Apple’s Clean Designs Come at a Not-So-Clean Price in New Film

August 19, 2010, Taiwanese technology giant Foxconn held a morale-boosting, costumed "employee rally" after a string of suicides at its Chinese factories turned a spotlight on working conditions.
(Photo: Ed Jones/AFP/Getty Images)
Taiwanese technology giant Foxconn treats its workers like "machines" a Hong Kong based labour group said on May 3, after a survey based on interviews with the firm's workers in mainland China. At least 13 Foxconn employees died in apparent suicides last year, which rights activists blamed on tough working conditions in a case that highlighted the challenges faced by millions of Chinese factory workers.
(Photo: ANTONY DICKSON/AFP/Getty Images)
Terry Gou (L), chairman and CEO of Taiwan's Foxconn Technology group, poses for photographers with humanoid robot 'Pepper' (R), which is jointly developped by Japan's mobile carrier SoftBank and French humanoid robot maker Alderbaran and manufactured by Foxconn, at a showroom of SoftBank in Tokyo, on June 6, 2014.
(Photo: TORU YAMANAKA/AFP/Getty Images)
A group of protestors from SACOM (Students and Scholars Against Corporate Misbehaviour) demonstrate outside the Foxconn annual general meeting (AGM) in Hong Kong on May 18, 2011.
(Photo: MIKE CLARKE/AFP/Getty Images)
October 31, 2012, employees of Taiwanese electronics manufacturer Foxconn at the end of a work day outside the company's compound in Shenzhen.
(Photo: AFP/Getty Images)
An Indian worker sorts defunct keyboards at Ash Recyclers, a government approved e-waste management firm in Bangalore on June 5, 2013, the World Environment Day. India sits on a huge mound of e-waste as annually an estimated 800,000 tons are generated.
(Photo: Manjunath Kiran/AFP/Getty Images)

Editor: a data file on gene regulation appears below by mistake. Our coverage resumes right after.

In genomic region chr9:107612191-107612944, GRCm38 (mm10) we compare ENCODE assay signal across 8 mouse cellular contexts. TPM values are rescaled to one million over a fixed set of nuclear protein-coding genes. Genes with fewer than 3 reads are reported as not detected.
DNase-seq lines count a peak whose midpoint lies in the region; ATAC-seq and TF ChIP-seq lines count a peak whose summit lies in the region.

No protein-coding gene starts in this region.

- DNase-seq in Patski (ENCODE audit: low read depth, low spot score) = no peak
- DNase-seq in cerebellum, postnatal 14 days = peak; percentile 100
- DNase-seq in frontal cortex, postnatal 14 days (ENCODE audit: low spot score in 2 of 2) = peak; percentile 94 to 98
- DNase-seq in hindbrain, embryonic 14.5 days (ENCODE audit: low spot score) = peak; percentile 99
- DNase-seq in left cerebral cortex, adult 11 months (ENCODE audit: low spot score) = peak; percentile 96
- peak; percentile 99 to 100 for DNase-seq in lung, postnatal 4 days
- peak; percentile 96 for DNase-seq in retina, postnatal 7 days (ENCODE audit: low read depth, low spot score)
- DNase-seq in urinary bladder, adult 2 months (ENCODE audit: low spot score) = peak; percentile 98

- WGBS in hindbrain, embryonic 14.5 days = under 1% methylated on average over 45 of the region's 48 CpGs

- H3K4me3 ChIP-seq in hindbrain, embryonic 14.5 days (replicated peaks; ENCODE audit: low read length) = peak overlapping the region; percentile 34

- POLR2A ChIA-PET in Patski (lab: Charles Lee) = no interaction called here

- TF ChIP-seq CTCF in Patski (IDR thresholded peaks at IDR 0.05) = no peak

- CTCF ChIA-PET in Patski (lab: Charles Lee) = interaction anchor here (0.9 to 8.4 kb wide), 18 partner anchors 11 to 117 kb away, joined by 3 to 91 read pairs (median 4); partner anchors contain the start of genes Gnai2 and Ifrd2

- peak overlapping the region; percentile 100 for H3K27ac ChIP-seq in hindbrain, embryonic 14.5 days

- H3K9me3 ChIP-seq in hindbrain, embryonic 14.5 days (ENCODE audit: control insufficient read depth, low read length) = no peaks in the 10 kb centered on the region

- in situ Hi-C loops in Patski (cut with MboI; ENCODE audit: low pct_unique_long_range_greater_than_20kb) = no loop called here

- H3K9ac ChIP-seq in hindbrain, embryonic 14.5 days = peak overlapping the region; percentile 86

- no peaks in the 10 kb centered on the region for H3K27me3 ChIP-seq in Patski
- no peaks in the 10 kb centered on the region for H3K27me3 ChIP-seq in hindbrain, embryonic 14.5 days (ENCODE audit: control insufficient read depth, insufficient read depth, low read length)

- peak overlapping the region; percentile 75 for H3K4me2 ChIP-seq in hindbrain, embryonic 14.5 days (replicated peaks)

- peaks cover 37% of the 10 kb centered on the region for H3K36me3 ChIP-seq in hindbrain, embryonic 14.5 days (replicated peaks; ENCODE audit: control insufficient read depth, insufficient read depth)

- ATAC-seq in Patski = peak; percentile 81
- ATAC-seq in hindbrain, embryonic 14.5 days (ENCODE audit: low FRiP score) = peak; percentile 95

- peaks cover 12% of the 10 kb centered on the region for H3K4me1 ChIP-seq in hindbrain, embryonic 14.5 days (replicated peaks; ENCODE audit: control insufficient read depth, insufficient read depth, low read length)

Greenpeace activists demonstrate against e-waste outside the Hewlett Packard (HP) Beijing headquarters December 7, 2005 in Beijing, China.
(Photo: Natalie Behring/Greenpeace via Getty Images)
Chinese Greenpeace activists set up an e-waste sculpture at the China International High-tech exhibition in an effort to shame the companies attending the expo on May 23, 2005 in Beijing, China.
(Photo: China Photos/Getty Images)
This file photo taken on June 17, 2010 shows a Chinese woman walking past a Foxconn factory sign in an industrial district of Foshan City, in southern China's Guangdong province.
(Photo: STR/AFP/Getty Images)
In a picture taken on May 26, 2010 Chinese workers assemble electronic components at the Taiwanese technology giant Foxconn's factory in Shenzhen. Foxconn on June 2 confirmed the death of another employee but denied he died of exhaustion following a spate of suicides at its Chinese plants.
AFP/Getty Images
Taiwanese electonics giant Foxconn promotes green and energy saving business practice at the CeBIT technology fair on the first day the fair opened to the public on March 4, 2008 in Hanover, Germany.
(Photo: Sean Gallup/Getty Images)
A woman demonstrator unfurls a protest sign reading "Put an end to blood and sweat factories, return to a happy society" while a portrait of Terry Gou, chief of Foxconn, is displayed during a rally outside an exhibition hall in Taipei on June 1, 2010.
(Photo: PATRICK LIN/AFP/Getty Images)
Participants dressed as Foxconn workers take part in a protest against Taiwanese technology giant Foxconn, which manufactures Apple products in mainland China, outside an Apple retail outlet in Hong Kong on May 7, 2011.
(Photo: ANTONY DICKSON/AFP/Getty Images)

In March, Apple released a YouTube video that showed off the company’s iPhone recycling robot, Liam. In a little over a minute, the robot extracts an iPhone’s pentalobe screws, finds its tiny bits of gold and platinum and takes out the battery’s lithium. Then, with the viewer convinced that this robot can disassemble an iPhone with the perfect craftsmanship that is Cupertino’s true product, the video transitions to a three-way split screen of amber fields, bubbly water and the leaves of spring.

After seeing Liam in action, one might think Apple would be eager to discuss its green bonafides, but that’s not what happened when Sue Williams, the director of a new documentary, reached out to Tim Cook, its CEO. Williams and her team have begun holding screenings of their film, Death By Design, which unpacks the tech industry’s history of toxic production and hard-to-re-purpose electronic waste.

While the film indicts the entire electronics industry, Apple’s market leading products feature prominently. Williams managed to speak to several current and former workers in Chinese hardware factories, including some of those run by Foxconn (the Taiwanese company makes much of what Apple’s designers envision, which has had a bad reputation in the West for the way it treats workers). But when Williams contacted Cupertino so that it could give its side in the project, Apple staff only gave her the runaround.